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UK Unemployment Figures Rose in August

The UK’s latest unemployment statistics revealed that the number of people out of work grew during the last quarter. In fact, the increase in the number of unemployed was higher than had been seen for four years and more than had been anticipated. What are the different factors behind this?

The Overall Numbers

Unemployment rose by 22,000 in the three months leading up to August. This brought the country’s total up to 1.31 million.

These figures were released by the Office for National Statistics (ONS). It was an unexpected blow to the economy, as such a big drop hadn’t been expected. In July, the nation’s unemployment numbers had fallen to their lowest point in over 40 years.

There was also a drop in the number of people who are in work, which was calculated as 56,000. This gives a new total of 32.69 million people working in the UK. Such a large drop in the number of employed workers hadn’t been seen since mid-2015.

What Are the Reasons for This?

The main factor behind these surprising unemployment figures was a decrease in the number of young people in work. Before these figures were released, analysts had expected employment numbers to rise by 26,000 and the unemployment rate to stay at 3.8%. Instead, it rose to 3.9%.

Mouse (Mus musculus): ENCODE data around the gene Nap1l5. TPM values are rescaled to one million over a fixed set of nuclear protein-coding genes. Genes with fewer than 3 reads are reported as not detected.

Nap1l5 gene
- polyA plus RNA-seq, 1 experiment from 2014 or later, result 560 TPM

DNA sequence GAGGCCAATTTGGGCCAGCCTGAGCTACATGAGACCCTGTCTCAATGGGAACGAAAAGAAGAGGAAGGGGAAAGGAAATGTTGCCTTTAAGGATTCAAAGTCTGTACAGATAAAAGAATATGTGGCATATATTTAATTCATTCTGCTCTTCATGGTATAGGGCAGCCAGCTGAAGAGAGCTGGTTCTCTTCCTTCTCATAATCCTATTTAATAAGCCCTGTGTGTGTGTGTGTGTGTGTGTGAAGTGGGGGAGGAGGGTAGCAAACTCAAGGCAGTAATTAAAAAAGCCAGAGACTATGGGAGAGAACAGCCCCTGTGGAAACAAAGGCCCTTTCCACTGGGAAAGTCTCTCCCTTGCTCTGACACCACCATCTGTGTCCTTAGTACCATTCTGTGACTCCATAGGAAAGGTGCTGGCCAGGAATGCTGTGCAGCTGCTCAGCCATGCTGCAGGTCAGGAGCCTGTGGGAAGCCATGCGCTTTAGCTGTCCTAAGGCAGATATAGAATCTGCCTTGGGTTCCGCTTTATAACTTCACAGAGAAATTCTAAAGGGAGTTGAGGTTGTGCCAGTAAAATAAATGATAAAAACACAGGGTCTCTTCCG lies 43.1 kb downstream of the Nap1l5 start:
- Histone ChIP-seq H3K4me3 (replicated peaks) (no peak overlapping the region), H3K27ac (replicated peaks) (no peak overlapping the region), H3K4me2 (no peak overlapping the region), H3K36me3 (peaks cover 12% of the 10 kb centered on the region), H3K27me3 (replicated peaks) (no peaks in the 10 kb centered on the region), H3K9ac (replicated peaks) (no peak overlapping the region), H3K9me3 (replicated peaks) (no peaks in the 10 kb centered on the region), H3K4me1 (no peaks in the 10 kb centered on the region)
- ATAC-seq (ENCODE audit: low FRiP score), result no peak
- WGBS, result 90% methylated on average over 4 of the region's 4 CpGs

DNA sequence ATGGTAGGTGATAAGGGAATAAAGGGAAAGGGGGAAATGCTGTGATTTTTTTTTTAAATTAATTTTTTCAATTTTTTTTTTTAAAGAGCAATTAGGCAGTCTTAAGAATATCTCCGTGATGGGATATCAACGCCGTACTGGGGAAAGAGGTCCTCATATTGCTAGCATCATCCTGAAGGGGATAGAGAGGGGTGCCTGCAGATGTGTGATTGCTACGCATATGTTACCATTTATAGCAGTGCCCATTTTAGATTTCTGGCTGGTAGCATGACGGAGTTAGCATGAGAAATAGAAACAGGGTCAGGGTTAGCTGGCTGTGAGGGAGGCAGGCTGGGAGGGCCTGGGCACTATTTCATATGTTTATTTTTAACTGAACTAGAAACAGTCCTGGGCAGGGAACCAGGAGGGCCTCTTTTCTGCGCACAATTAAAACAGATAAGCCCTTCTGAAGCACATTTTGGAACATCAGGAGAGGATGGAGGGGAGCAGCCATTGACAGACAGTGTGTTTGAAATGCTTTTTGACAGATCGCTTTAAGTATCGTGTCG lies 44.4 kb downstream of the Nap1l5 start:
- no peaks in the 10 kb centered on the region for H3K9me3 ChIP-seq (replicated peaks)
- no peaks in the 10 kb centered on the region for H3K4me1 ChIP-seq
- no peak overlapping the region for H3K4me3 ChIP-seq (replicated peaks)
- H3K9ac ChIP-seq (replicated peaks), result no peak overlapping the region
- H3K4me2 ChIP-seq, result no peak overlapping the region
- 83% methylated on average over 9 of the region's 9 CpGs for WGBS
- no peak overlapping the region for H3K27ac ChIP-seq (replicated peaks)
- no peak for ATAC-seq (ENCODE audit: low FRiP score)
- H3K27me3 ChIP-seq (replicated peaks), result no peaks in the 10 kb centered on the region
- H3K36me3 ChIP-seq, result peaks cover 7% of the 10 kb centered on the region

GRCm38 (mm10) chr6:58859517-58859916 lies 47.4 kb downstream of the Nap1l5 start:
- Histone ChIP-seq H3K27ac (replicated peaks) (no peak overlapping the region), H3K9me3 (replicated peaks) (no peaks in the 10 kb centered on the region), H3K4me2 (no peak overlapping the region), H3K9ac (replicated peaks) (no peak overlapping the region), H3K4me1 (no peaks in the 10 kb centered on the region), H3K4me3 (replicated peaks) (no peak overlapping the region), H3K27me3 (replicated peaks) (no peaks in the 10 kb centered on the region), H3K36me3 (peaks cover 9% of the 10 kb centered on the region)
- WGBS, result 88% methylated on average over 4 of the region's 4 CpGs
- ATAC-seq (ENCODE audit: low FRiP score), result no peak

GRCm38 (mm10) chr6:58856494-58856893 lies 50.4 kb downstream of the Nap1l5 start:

Matt Hughes is the deputy head of labour market statistics at the ONS. He was quoted as saying that the employment rate growth “has cooled noticeably in recent months”. He also pointed out the rate for those under 25 had started to fall on the year.

All of the other age groups saw the number of people in employment rise during this period. Pay growth is also still outstripping inflation, which has now been the case for done for the last 18 months or so. Wage growth slowed down slightly, though, by coming down unexpectedly from 4% to 3.8%.

Two of the possible reasons stated are the end of seasonal contracts and the number of young people leaving full-time education in this period. Some British businesses are also concerned about Brexit and economic stagnation elsewhere, leading to a focus on international debt collection agency activities.

The Jobs Market Shrunk Too

The UK’s job market also completed eight consecutive months of falling vacancy rates. This was due to the number of jobs advertised on the market falling by 11,000, to 813,000. This the lowest that this number has sunk to since the end of 2017.

On the bright side, the fall in the number of vacancies was less pronounced than it had been the month before. The drop has been in the region of 23,000 in the previous month’s figures.

It was also reported that the number of citizens who are classed as “economically inactive” grew in the last quarter. This figure rose by 57,000, leaving a new total of 8.68 million.

With Brexit due to take place at the end of October, there will be a lot of interest in how this affects the UK’s next set of unemployment figures.